In the last couple of years, I have been getting semi-regular news updates from the stalwart Bob Higgins who has managed to frequent the diner once or twice a week for a number of years. He has been relating to me news such as the possible imminent closing of the diner due to various circumstances that might have been happening. But luckily, most of those have gone by the wayside until now. A couple of weeks ago, he told me that the diner was closing for sure, by the end of this month (if not sooner).


Fish Tale Diner, last day of service. March 11, 2012 photo by Larry Cultrera

So I started making plans to have one last breakfast at the diner. I had been shooting for yesterday (Saturday the 10th of March) but the weather turned out to be a little iffy with snow squalls in that section of the North Shore. So I decided to stay close to home. That very same afternoon Bob informed me via email that the diner was closing today so that sealed the deal and Denise and I headed up to Salisbury this morning around 7:00 am. We walked thru the door and there was Bob Higgins along with his wife Jeanne. So we all had a nice last meal enjoying the service of waitress extraordinaire Mabel Lewis.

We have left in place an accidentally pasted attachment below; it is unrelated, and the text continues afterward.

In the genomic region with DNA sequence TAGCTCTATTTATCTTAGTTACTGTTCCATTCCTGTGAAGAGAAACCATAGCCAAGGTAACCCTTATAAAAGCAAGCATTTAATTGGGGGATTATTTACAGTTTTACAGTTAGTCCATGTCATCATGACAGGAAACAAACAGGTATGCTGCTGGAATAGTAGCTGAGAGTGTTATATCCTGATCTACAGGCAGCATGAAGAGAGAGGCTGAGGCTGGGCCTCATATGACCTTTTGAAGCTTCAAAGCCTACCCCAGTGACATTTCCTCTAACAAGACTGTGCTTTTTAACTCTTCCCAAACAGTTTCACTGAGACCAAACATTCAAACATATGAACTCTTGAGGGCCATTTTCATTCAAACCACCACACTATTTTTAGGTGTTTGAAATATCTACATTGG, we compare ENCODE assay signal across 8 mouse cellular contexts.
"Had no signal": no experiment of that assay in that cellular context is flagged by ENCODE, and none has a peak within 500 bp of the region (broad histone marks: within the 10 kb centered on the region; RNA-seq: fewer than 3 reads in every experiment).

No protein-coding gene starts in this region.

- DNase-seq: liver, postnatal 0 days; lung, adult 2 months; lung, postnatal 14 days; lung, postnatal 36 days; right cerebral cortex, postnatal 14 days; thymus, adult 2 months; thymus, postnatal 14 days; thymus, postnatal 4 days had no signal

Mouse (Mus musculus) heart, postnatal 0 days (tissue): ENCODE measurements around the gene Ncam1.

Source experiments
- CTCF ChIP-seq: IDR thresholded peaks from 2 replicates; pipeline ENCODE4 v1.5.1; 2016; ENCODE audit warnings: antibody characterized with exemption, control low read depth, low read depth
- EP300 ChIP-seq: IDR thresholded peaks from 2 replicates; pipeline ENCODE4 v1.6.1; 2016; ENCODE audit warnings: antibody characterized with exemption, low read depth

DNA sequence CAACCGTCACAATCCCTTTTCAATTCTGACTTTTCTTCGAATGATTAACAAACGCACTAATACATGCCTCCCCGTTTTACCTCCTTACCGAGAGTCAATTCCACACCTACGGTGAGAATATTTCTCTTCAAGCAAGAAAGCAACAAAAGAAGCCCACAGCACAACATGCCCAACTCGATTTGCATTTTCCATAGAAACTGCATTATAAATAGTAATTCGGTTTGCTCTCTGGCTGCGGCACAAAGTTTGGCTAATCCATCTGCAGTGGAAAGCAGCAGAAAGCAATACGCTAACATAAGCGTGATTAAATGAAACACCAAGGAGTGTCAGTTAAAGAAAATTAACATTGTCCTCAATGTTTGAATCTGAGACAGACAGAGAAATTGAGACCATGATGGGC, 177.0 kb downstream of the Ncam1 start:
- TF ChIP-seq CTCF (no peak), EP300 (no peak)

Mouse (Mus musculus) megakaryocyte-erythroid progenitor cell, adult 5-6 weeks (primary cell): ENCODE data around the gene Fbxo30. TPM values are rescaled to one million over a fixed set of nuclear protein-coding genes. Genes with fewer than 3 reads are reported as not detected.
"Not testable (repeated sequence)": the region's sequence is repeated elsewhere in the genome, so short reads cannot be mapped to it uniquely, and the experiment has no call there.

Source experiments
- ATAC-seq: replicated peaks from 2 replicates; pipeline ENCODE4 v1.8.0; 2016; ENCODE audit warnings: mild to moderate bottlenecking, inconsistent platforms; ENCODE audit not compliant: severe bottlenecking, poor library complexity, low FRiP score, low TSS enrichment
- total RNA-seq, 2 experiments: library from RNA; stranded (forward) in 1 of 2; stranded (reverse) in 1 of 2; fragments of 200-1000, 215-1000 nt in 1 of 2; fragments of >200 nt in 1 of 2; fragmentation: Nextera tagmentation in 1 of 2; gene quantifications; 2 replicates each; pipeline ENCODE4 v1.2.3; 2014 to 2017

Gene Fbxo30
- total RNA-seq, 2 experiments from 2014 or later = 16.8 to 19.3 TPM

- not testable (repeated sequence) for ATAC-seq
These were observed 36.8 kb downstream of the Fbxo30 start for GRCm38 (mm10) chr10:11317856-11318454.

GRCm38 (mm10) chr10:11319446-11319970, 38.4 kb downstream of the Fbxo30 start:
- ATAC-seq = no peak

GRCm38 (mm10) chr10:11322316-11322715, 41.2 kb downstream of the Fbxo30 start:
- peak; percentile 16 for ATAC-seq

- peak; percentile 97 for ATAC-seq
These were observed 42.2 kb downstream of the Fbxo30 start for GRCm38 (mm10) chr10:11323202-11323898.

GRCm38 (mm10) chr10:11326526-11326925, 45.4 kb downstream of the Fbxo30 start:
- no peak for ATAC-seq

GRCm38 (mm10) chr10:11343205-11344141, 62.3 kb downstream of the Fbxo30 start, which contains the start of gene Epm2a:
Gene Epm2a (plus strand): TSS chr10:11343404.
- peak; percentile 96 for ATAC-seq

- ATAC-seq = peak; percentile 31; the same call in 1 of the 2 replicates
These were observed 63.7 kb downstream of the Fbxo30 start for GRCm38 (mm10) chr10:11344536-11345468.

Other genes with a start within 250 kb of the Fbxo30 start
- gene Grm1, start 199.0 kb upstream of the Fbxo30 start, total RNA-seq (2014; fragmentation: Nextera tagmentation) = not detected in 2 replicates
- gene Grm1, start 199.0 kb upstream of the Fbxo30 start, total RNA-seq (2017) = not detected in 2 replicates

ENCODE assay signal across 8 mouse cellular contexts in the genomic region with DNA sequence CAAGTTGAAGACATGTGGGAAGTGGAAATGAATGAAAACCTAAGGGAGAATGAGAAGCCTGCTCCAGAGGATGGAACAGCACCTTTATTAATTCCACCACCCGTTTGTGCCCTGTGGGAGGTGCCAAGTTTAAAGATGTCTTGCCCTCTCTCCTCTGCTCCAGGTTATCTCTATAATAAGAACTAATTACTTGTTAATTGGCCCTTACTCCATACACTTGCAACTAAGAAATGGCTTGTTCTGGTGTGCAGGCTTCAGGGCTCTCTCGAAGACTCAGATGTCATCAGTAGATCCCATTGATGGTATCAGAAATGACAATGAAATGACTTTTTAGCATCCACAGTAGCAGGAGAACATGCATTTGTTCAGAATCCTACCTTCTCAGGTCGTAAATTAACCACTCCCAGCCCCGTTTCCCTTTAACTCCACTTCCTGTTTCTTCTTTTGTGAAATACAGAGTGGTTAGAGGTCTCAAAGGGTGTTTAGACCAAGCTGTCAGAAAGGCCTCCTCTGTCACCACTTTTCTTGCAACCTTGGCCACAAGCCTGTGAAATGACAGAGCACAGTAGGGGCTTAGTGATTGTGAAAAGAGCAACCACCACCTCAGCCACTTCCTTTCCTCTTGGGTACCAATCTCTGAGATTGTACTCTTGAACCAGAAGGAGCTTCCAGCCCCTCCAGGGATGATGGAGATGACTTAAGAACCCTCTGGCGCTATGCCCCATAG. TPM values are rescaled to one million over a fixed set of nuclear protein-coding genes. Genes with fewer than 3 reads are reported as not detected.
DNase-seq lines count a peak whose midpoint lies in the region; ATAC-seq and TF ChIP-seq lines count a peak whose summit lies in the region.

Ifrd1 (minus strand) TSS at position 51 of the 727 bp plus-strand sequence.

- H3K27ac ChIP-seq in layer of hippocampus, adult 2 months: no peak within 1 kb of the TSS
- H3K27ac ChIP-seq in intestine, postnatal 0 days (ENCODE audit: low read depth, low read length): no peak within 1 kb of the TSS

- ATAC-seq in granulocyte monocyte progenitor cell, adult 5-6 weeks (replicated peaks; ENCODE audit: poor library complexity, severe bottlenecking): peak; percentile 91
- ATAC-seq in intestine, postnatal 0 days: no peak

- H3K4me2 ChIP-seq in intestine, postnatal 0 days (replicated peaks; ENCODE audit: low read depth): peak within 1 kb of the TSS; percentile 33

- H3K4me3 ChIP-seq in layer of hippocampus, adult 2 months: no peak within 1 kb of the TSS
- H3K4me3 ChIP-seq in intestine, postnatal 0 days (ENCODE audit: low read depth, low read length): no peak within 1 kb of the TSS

Jeanne & Bob Higgins along with Mabel Lewis at the Fish Tale Diner,
last day of service. March 11, 2012 photo by Larry Cultrera

One thing I should mention, whenever I have had breakfast at the Fish Tale Diner in recent years, I have always ordered the “Apple Pancakes”! This diner is one of the few that carried that item on the menu and I could not bring myself to order anything else! I will certainly miss that!


close-up of the sign of the Fish Tale Diner, last day of service.
March 11, 2012 photo by Larry Cultrera

I, along with other diner enthusiasts lament the closing and can only hope that the owners of the Bridge Marina my decide to sell the diner at a later date to someone who will move it and hopefully reopen it at a new location.


One last look at the Fish Tale Diner, last day of service. Goodbye old friend!
March 11, 2012 photo by Larry Cultrera